Though we are young at heart (i.e. super immature), my husband and I are now trying to keep up with our metabolisms that are seeming to slow down at a much quicker rate than we would like. In our 20s and early 30s, we could eat anything and not really worry about exercising and we looked fine and felt fine.
My husband turned 40 this year and I am close behind him for closing out this decade and we have noticed changes in our overall health. Which is why we are desperately trying to hold onto any remnants of our youthful selves that we can. My husband has started running everyday and I have joined a pilates studio.
My pilates instructor told me that only about 20% of a healthy lifestyle happens during your workout. 80% happens outside of the class, mostly what you put in your body. Booooo! I want to eat birthday cake every night for the rest of my life. WHY CAN’T I HAVE THIS REALITY? WHY!!!!
Okay, reality in check, the other week, we went to Costco and loaded up on bulk items. I love having a stocked pantry that you can make up all kinds of wonderful meals. In the past year, my husband and I have started focusing on having healthier pantry items in order to be able to whip up more quality meals for ourselves. During that trip we picked up a large sack of farro to test out and a flat of canned garbanzo beans because my husband has a fabulous hummus recipe that I love. If any of you have farro recipes, send them my way!
Farro tastes like rice and barley mixed together. It has a nice chewiness to it. I made this cold salad out of it which was such a delicious side dish to grilled tri tip, but also can be eaten on its on as a lunch. Anyway, enjoy everyone.
Like most of the United States, my husband and I just finished a long holiday season of noshing on some pretty fantastic food. Very rich, very fattening, mmm…. I’ll meet you for our tryst next year, cornbread dressing! Same time, same place?
Sadly after years of use, my food sealer finally died. As my luck would have it, this occurred during the holidays, leaving me hanging with leftovers. Which leads to the other day, browsing the local strip mall hoping for a deal on a new food sealer. Passing by an unassuming restaurant, just a hole in the wall cafe serving Mediterranean cuisine, this seemed to be the perfect option. With the fat laden feeling of gaining at least 10 lbs, for me, the new year always brings about cravings for fresh and clean flavors.
Sitting at the table, I looked around and started to doubt my choice. The decor was a little too well kept and too purposeful, like any generic corporate run eatery. A lot of times I gravitate towards gritty, no frills little places where I imagine someone’s Grandparents are in the back sweating over a stove preparing authentic food from generations of passed down knowledge. The waiter brought by a menu and I decided on the chicken brochettes described as grilled pieces of chicken breast marinated in yogurt, spices, herbs, grilled peppers, onion and couscous.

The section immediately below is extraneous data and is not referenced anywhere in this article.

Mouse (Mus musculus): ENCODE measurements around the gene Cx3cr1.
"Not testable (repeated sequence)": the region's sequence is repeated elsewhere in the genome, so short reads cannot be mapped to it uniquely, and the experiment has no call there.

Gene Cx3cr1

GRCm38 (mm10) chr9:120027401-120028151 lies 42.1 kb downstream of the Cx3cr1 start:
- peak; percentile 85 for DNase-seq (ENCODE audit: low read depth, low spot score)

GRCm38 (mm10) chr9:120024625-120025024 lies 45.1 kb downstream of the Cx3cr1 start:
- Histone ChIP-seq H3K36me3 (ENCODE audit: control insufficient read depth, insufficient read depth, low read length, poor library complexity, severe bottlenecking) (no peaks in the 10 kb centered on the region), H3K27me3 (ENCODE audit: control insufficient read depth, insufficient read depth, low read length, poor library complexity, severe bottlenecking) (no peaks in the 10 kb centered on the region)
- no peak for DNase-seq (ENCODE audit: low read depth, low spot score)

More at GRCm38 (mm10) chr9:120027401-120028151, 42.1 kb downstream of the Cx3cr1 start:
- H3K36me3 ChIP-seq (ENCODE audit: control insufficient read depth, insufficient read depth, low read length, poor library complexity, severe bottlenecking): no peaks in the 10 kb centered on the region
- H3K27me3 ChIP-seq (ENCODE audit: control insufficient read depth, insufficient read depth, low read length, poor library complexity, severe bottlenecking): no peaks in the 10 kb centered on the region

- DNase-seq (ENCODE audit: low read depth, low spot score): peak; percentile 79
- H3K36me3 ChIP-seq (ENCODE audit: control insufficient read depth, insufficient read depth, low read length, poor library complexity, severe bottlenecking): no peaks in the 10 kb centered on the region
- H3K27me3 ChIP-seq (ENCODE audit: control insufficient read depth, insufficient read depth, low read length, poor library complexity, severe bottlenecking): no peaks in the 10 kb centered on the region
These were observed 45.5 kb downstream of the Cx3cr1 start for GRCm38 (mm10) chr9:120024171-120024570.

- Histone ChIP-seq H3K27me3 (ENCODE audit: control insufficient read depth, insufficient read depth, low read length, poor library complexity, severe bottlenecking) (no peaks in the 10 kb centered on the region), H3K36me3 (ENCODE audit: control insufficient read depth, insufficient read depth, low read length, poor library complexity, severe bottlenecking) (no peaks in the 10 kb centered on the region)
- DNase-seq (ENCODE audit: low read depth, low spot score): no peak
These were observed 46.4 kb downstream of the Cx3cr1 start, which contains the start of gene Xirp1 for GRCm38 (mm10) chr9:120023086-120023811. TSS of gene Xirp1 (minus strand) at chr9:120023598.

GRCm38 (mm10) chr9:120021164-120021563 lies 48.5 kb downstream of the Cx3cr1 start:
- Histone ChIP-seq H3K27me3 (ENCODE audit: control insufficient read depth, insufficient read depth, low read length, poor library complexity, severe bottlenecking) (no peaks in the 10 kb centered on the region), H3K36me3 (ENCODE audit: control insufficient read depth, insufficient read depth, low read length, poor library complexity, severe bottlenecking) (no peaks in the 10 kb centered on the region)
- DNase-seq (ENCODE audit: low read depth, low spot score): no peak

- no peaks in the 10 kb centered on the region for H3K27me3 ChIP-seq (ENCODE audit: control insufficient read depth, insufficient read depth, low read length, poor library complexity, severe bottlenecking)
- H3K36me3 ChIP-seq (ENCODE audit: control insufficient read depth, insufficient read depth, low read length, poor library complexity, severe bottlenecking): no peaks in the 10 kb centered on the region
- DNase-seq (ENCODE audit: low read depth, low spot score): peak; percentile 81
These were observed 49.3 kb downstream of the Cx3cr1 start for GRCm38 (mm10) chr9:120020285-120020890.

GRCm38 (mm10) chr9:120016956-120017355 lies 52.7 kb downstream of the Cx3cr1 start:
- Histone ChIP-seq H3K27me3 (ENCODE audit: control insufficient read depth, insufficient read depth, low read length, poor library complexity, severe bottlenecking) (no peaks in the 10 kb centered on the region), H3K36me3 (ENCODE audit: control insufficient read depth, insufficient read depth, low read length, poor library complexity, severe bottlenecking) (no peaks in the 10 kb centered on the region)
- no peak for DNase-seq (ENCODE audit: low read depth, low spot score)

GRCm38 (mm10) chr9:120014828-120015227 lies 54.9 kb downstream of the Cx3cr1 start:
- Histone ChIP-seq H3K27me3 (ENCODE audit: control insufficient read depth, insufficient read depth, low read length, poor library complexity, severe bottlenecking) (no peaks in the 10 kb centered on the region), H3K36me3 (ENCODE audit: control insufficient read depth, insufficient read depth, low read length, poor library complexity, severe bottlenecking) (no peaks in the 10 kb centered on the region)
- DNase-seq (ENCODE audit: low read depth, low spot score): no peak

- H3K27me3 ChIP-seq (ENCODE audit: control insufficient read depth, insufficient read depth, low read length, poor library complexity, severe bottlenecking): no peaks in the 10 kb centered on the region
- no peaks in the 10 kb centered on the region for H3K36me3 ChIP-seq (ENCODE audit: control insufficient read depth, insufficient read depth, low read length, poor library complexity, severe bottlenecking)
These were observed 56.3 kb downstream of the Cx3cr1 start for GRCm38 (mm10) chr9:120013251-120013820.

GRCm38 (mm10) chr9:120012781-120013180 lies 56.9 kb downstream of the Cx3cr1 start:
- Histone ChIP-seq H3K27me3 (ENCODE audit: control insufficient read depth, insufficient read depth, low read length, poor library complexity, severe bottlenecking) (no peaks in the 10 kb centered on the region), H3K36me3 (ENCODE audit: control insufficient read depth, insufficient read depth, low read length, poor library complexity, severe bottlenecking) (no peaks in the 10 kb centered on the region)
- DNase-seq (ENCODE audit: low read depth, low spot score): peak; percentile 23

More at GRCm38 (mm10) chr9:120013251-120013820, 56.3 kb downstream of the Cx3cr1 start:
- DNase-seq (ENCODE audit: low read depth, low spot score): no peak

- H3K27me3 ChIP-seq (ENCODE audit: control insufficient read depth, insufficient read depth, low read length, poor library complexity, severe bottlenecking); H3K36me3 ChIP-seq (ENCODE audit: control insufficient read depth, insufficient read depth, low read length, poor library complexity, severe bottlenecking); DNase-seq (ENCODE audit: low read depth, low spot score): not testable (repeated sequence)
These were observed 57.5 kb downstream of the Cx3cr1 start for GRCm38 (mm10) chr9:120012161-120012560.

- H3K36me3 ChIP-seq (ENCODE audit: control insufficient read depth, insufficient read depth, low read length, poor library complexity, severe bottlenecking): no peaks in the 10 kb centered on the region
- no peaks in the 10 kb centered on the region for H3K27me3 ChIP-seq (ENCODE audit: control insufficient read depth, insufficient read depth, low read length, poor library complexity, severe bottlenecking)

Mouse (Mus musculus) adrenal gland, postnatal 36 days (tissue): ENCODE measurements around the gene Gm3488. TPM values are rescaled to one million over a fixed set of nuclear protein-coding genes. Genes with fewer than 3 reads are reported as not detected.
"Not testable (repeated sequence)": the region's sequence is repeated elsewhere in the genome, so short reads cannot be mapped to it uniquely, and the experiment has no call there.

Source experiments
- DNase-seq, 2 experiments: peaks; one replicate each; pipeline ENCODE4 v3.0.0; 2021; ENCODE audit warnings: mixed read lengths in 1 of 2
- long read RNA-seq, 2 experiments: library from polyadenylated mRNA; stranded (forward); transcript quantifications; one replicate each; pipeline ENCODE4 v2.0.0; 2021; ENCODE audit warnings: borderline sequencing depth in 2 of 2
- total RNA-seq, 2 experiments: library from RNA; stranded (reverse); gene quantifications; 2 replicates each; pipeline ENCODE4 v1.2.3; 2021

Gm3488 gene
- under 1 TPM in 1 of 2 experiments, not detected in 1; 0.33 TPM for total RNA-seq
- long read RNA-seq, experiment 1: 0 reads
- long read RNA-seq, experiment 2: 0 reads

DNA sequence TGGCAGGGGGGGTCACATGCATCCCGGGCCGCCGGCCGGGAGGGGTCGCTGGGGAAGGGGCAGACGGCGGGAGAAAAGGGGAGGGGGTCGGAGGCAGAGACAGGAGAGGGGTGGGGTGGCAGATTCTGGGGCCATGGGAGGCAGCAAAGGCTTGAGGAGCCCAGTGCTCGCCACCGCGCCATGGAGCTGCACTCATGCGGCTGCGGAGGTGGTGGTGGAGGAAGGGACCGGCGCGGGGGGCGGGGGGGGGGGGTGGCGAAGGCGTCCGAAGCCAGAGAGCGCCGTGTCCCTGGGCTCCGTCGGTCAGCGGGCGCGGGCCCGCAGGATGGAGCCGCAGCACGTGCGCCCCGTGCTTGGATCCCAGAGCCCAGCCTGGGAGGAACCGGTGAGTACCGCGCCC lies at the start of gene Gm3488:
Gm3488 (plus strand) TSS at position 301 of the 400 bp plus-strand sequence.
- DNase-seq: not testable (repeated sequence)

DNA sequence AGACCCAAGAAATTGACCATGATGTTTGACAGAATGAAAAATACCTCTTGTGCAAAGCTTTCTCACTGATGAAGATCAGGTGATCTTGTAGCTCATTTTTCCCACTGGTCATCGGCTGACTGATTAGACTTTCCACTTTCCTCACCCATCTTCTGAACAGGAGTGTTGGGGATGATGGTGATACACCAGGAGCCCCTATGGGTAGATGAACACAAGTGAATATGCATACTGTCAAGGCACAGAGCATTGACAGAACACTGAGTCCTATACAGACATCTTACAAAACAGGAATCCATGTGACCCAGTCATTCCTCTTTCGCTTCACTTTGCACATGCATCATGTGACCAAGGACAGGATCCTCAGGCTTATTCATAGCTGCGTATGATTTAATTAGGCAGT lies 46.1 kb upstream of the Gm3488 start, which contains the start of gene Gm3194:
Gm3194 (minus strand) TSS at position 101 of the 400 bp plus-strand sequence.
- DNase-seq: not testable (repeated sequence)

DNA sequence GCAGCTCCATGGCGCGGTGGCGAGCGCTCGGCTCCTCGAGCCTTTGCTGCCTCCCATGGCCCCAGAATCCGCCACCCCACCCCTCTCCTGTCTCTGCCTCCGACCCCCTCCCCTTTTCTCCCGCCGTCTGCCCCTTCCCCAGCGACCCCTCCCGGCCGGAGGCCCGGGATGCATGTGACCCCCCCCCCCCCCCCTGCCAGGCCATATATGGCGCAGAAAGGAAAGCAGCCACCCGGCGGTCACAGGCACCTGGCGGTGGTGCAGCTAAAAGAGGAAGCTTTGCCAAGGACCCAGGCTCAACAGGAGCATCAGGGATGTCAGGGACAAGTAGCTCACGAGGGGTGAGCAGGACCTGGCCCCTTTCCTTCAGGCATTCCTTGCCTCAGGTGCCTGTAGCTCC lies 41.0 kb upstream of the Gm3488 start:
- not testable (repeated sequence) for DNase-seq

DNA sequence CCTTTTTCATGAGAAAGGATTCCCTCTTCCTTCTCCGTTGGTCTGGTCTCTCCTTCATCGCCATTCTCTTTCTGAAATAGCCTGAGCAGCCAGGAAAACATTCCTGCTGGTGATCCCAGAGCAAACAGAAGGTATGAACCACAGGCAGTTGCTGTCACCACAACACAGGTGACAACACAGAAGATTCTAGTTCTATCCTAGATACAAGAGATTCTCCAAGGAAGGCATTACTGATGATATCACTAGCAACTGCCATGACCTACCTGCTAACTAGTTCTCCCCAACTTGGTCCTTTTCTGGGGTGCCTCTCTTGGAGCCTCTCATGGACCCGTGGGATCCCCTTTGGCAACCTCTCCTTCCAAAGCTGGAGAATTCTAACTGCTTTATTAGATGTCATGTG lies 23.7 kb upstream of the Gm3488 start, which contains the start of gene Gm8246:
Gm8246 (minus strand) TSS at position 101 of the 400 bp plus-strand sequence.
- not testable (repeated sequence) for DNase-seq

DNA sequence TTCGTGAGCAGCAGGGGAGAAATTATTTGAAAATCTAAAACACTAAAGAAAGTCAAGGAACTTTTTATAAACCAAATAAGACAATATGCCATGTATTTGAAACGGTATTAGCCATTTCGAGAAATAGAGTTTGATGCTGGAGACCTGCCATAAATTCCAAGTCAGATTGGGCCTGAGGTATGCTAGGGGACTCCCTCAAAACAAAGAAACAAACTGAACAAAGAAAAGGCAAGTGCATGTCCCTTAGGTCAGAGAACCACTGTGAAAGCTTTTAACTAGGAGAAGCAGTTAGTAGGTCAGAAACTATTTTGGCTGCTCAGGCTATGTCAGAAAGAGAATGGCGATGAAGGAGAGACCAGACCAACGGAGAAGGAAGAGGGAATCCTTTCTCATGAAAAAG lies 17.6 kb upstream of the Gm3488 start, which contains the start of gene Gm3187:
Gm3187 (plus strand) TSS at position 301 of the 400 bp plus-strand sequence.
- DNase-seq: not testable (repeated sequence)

After I received my meal, I was so glad that I had been too bloated to concede to my preconceived judgments of the authenticity of the food. A delightful plate with subtle, bright citrus flavors, I couldn’t pick out exactly what the seasonings were on my chicken. I literally had never tasted anything like it, so clean, yet earthy at the same time. Was it ground olives? It kind of looked like that and it kind of tasted like that, but not quite. Hmmm….. When the waiter returned to see about us, I had to ask him. “Oh, that is sumac.” Sumac, I had never heard of this. Of course, I was intrigued.
Researching sumac, I found out that it is a spice from berries of a wild bush that grows in Mediterranean areas. The berries are ground into a tangy, purple-red powder. I luckily found sumac at the local market, but it would be available at a Middle Eastern market or an online spice store. Using a whole chicken (I prefer dark meat, hubbie prefers white meat), I recreate the subtle, yet fresh flavors from that meal.
Sumac Scented Chicken
Sumac Scented Chicken
1 whole chicken, 4-6 lbs
1/2 cup plain yogurt, I used greek style
1/8 cup extra virgin olive oil
1 lemon, zested and juiced
1 garlic clove, minced
1/2 tsp ground cumin
1 TBSP sumac
1 TBSP finely minced mint leaves
salt and pepper to taste
In a medium bowl, mix together yogurt, olive oil, lemon zest and juice, garlic, cumin, sumac, mint, salt and pepper.
***NOTE: Raw poultry and the poultry juices can easily contaminate other foods, so it is extremely important that extreme caution is taken in the storage and preparation of the chicken. ***
The first thing to do with your chicken after you have removed it from its packaging, is to remove the giblets and neck bone from the body cavity. The giblets are usually wrapped up and deposited in the abdominal cavity. You could reserve the giblets and neck bone to prepare soups, gravy etc. I keep a bag of parts in my freezer for stock. If you are going to use these parts later on, they should immediately be transferred to the freezer. With a chicken you also need to check to see whether the kidneys have been removed. The kidneys are located in the tail end of the bird, in the abdominal cavity and they are a dark red color. If the kidneys are still in place, they can easily be removed by using your fingers. For this recipe, I cut the backbone out of the chicken with kitchen shears. This is so that the chicken will lay down flatter for the grill.
Place the chicken in a large bowl and massage the yogurt marinade on all sides. Place in the refrigerator ( away from all other food), to marinate for at least 2 hours and not to exceed 48 hours.
Over low heat, grill the chicken for 30 minutes, bones side down. Carefully flip chicken over, meat side down. Grill for 30 minutes more. When chicken reaches internal temperature of 165 degrees F, it is ready. Serve warm and refrigerate any leftovers.